2016 - ICA's 66th Annual Conference Pages: unavailable || Words: unavailable || 
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3. Jeong, Daeun. and Chung, Sungeun. "Biases in Perceived Effect of Persuasive Campaigns: Differences Between Actual and Perceived Effects of Campaign Messages" Paper presented at the annual meeting of the ICA's 66th Annual Conference, Hilton Fukuoka Sea Hawk, Fukuoka, Japan, Jun 09, 2016 Online <APPLICATION/PDF>. 2019-12-09 <http://citation.allacademic.com/meta/p1106785_index.html>
Publication Type: Conference Paper/Unpublished Manuscript
Review Method: Peer Reviewed
Abstract: This study examined errors in recall of pre-message attitude after processing persuasive messages in order to test the difference between actual and perceived effect of persuasive campaigns. It also tested whether the amount of the bias in recall of pre-message attitude moderates the relationship between actual attitude change and perceived message effect. An online-experiment was conducted with a pretest-posttest control group design (N = 196). Results showed that when attitudes changed in favor of message arguments, participants biasedly estimated their pre-message attitudes toward the direction of post-message attitudes. Second, the amount of bias in recall of pre-message attitude weakened the relationship between the actual attitude change and perceived message effect. Theoretical and practical implications of findings were discussed.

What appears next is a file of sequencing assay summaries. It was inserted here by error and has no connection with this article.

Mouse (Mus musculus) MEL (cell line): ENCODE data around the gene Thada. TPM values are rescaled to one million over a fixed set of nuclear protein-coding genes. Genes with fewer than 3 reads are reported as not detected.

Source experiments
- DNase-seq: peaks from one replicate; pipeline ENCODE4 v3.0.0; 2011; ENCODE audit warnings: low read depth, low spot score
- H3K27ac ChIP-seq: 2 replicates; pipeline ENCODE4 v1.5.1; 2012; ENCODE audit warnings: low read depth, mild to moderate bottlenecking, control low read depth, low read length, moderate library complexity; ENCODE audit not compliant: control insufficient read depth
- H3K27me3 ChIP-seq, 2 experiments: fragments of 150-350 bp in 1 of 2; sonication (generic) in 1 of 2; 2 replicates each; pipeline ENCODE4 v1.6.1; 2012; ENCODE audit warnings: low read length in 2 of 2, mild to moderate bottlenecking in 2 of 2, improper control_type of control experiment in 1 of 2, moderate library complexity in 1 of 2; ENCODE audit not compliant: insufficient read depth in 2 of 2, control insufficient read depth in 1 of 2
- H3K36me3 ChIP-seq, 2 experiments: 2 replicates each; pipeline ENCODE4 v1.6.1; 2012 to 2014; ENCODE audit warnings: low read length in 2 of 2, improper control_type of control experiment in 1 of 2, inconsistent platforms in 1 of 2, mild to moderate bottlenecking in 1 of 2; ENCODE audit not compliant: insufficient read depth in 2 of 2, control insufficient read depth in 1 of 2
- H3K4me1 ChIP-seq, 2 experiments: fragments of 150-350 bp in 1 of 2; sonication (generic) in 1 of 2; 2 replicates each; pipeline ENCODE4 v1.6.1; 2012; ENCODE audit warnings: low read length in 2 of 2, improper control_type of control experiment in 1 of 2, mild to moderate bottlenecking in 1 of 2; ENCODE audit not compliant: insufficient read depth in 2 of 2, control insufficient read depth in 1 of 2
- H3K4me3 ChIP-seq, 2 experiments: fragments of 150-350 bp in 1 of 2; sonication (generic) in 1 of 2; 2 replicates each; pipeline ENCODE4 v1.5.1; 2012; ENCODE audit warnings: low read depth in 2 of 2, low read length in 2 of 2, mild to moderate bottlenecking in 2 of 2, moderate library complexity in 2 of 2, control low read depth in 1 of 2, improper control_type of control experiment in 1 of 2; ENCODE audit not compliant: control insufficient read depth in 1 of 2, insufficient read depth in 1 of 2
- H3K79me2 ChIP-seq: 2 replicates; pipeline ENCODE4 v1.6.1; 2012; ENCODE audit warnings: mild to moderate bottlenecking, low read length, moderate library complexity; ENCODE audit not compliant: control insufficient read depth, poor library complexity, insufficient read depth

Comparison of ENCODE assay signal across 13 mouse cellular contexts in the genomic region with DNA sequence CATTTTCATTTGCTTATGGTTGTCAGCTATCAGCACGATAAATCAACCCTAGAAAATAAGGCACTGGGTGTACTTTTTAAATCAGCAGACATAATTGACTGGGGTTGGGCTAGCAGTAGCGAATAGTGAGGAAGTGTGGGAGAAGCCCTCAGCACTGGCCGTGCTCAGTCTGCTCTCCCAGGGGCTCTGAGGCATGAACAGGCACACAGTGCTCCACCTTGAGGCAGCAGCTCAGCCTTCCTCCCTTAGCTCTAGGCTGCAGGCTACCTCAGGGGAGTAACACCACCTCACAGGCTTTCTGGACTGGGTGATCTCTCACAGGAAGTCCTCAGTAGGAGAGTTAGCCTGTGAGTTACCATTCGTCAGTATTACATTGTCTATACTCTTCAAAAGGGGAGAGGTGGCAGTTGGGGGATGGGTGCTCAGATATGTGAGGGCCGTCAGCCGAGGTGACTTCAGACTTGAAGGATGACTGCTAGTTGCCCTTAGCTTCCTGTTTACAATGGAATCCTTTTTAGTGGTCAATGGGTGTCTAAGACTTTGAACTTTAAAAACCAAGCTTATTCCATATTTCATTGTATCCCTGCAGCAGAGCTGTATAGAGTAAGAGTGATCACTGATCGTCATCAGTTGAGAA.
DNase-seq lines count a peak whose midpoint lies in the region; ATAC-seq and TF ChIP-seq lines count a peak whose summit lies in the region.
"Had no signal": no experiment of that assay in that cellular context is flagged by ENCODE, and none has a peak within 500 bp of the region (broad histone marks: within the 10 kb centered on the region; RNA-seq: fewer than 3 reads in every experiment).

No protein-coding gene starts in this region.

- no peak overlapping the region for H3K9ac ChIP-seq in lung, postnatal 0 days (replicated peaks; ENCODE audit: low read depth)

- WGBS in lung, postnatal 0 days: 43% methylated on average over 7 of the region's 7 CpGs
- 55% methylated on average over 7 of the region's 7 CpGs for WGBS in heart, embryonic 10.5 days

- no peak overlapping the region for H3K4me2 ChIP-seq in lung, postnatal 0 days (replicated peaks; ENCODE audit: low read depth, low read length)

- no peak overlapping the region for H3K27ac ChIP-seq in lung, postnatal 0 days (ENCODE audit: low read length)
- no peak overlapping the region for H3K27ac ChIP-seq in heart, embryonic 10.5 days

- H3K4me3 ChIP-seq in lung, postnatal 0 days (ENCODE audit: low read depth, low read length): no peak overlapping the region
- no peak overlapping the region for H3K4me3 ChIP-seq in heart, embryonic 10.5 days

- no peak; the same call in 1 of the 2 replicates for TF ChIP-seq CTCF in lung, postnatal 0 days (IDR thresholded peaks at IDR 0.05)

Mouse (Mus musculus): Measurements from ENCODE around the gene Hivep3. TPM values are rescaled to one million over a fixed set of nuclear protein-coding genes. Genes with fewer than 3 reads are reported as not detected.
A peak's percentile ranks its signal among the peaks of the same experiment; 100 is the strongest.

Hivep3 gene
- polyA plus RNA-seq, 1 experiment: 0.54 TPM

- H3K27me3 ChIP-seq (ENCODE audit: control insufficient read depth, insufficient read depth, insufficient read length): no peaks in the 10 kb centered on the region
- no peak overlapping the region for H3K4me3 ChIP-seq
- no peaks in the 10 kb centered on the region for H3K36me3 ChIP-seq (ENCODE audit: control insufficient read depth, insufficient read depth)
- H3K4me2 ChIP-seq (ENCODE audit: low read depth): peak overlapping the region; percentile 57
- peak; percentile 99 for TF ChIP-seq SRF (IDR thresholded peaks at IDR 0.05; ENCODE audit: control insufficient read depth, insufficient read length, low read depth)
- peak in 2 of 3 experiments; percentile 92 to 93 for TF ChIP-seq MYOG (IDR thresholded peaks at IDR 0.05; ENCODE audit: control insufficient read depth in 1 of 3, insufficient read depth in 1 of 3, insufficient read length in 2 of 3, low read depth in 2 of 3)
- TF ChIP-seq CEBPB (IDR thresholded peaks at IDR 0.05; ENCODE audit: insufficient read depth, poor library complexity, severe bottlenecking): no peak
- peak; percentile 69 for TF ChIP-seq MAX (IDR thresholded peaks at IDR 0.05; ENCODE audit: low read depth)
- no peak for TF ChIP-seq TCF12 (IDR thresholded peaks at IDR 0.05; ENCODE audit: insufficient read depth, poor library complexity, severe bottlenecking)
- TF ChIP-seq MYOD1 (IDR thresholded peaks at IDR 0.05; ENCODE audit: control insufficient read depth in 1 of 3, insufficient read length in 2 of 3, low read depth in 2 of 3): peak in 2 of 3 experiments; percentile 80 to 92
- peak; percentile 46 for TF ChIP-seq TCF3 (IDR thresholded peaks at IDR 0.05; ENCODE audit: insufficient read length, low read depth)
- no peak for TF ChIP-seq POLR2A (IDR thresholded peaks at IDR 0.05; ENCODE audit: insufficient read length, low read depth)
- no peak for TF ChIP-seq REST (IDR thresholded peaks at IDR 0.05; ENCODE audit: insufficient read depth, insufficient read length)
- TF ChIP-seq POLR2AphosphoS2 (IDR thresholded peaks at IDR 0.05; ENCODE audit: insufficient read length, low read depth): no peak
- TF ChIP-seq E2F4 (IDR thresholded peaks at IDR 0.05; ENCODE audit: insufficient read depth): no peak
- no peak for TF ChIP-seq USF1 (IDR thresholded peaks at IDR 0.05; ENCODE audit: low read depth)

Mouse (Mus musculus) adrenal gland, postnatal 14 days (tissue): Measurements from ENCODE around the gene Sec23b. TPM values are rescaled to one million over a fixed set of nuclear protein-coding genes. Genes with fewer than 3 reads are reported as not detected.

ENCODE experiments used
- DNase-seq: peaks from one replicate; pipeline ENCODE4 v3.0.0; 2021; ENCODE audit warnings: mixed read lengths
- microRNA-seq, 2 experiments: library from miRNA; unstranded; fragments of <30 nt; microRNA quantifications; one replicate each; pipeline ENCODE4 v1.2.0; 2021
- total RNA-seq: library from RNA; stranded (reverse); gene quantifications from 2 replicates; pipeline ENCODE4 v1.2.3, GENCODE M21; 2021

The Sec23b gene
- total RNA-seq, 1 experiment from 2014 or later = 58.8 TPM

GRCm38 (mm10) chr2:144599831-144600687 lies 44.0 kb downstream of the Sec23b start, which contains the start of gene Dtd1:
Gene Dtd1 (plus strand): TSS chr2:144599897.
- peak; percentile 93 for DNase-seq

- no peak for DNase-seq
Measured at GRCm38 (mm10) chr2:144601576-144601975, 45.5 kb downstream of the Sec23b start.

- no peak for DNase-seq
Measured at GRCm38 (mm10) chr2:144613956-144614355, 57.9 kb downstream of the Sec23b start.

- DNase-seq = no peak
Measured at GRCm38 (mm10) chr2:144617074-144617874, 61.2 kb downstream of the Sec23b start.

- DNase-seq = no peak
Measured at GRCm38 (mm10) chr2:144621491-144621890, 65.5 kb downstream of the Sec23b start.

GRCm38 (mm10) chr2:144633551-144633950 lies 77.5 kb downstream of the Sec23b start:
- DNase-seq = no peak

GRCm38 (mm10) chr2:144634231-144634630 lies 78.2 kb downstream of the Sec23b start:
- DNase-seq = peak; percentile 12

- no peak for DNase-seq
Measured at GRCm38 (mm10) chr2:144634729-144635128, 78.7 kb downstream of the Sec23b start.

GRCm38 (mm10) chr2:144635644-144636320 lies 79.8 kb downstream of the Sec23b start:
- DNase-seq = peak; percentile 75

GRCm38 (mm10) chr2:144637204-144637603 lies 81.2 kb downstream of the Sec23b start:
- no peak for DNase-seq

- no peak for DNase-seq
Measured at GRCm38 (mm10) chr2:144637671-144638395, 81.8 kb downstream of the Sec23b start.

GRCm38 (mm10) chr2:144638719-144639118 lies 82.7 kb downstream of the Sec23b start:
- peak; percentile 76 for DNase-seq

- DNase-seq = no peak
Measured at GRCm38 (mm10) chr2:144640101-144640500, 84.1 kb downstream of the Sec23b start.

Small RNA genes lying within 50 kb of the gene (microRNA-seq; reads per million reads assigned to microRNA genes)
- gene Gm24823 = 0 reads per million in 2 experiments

2014 - International Communication Association 64th Annual Conference Pages: unavailable || Words: 9797 words || 
Info